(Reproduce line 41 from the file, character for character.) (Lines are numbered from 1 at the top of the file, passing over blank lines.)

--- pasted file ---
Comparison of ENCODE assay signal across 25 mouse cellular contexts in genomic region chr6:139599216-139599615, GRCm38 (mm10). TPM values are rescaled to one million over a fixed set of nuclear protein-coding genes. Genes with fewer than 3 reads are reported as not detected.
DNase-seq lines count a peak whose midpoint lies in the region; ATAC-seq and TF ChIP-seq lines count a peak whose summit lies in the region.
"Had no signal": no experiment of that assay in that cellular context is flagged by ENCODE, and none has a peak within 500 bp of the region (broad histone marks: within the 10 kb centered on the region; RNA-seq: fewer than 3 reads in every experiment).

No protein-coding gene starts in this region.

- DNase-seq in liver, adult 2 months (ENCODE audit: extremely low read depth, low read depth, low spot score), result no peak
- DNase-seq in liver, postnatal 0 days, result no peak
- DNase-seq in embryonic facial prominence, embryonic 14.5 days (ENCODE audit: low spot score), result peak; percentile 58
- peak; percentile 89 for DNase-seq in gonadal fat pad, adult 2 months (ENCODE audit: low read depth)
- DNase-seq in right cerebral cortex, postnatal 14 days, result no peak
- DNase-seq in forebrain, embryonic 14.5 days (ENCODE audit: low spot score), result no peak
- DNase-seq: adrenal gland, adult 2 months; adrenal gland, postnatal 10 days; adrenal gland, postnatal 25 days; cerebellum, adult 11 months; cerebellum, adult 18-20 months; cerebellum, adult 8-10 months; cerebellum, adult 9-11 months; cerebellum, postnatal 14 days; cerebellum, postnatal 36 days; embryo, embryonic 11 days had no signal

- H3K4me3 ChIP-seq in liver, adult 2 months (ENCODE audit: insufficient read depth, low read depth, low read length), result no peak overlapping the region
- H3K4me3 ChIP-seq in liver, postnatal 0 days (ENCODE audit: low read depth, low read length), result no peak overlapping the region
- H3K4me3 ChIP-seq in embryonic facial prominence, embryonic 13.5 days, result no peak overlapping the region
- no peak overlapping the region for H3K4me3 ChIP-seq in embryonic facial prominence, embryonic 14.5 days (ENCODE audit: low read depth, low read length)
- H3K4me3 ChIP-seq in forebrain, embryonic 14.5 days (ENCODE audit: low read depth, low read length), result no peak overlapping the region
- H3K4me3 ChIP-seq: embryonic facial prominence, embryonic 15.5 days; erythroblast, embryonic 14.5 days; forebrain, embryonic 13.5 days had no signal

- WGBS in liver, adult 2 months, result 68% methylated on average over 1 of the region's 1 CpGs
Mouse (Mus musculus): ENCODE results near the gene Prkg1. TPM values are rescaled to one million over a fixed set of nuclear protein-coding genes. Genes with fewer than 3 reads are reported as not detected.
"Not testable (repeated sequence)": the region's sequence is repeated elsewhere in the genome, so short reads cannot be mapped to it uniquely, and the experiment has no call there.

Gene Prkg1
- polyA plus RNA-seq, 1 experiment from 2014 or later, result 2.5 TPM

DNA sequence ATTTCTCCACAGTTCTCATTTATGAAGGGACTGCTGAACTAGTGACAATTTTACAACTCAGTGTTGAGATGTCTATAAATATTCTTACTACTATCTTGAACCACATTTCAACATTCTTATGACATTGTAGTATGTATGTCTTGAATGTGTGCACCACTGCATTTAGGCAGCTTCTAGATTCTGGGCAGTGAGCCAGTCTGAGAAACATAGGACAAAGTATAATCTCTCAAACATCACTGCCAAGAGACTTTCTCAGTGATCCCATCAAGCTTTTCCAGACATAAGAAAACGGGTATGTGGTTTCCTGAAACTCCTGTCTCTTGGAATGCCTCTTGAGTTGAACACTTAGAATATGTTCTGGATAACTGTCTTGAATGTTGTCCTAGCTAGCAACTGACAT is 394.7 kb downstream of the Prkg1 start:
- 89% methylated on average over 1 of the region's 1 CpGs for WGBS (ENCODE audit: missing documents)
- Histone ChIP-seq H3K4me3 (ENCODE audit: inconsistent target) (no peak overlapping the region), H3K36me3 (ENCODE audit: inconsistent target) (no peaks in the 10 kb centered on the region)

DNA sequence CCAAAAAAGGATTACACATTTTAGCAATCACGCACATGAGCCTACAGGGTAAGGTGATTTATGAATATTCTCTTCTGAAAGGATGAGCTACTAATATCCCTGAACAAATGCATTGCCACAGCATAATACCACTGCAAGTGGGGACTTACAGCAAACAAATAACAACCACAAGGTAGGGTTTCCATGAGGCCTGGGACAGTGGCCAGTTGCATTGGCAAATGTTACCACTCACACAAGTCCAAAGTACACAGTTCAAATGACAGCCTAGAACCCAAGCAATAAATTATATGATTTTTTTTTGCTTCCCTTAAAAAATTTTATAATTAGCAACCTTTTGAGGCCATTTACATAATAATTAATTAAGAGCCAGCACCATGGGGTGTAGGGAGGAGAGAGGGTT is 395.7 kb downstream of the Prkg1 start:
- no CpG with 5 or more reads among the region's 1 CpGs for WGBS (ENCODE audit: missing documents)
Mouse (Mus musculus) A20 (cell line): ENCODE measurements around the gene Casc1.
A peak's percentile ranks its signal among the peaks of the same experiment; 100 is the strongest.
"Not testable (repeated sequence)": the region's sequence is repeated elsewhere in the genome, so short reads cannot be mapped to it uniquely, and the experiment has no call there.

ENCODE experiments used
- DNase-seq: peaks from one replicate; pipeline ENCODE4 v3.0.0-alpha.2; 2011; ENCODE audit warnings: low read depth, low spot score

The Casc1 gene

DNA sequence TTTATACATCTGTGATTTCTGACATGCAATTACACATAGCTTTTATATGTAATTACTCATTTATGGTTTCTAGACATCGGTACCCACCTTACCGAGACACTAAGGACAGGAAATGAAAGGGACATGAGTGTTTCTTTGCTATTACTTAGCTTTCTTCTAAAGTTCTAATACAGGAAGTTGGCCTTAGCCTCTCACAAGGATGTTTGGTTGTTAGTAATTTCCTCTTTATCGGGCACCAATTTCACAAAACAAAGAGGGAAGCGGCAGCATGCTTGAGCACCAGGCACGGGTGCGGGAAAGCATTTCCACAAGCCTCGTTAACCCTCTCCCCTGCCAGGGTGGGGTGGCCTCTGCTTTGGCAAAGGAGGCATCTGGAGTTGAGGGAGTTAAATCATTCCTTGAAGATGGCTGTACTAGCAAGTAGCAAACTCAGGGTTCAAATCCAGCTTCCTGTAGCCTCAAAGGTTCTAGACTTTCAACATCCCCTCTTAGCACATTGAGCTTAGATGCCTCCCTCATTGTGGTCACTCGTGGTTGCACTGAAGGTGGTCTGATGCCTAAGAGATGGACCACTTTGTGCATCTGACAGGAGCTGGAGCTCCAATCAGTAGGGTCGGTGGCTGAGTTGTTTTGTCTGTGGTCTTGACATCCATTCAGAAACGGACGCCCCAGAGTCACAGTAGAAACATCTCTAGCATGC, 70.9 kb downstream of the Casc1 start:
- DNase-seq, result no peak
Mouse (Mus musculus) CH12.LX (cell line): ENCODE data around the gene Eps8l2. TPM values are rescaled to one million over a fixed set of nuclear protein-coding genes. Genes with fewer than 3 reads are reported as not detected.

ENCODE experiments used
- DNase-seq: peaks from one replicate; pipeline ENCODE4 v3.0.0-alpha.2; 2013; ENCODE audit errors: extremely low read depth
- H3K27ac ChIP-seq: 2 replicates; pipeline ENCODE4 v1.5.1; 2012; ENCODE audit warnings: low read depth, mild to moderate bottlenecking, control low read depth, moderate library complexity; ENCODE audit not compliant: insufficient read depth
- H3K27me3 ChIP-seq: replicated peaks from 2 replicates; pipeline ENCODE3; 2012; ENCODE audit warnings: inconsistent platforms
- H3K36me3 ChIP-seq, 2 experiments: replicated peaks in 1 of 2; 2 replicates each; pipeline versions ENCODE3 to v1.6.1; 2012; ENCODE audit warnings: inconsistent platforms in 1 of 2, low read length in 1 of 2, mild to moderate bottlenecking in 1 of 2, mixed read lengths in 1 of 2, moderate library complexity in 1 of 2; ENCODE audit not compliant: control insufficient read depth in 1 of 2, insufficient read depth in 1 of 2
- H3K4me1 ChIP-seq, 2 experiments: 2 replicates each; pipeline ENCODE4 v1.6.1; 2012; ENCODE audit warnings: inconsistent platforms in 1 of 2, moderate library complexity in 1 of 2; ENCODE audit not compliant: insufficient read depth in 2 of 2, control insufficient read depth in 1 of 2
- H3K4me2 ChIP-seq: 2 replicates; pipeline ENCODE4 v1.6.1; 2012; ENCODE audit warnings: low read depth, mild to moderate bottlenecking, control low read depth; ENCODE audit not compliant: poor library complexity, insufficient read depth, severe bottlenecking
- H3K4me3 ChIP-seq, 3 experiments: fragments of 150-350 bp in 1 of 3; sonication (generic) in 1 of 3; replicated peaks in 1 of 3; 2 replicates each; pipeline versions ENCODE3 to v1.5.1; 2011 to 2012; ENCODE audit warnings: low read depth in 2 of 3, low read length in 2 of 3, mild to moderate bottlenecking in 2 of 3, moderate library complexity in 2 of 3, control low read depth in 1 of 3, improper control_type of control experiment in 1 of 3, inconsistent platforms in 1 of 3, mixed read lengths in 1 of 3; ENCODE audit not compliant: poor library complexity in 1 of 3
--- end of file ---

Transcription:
- H3K36me3 ChIP-seq, 2 experiments: replicated peaks in 1 of 2; 2 replicates each; pipeline versions ENCODE3 to v1.6.1; 2012; ENCODE audit warnings: inconsistent platforms in 1 of 2, low read length in 1 of 2, mild to moderate bottlenecking in 1 of 2, mixed read lengths in 1 of 2, moderate library complexity in 1 of 2; ENCODE audit not compliant: control insufficient read depth in 1 of 2, insufficient read depth in 1 of 2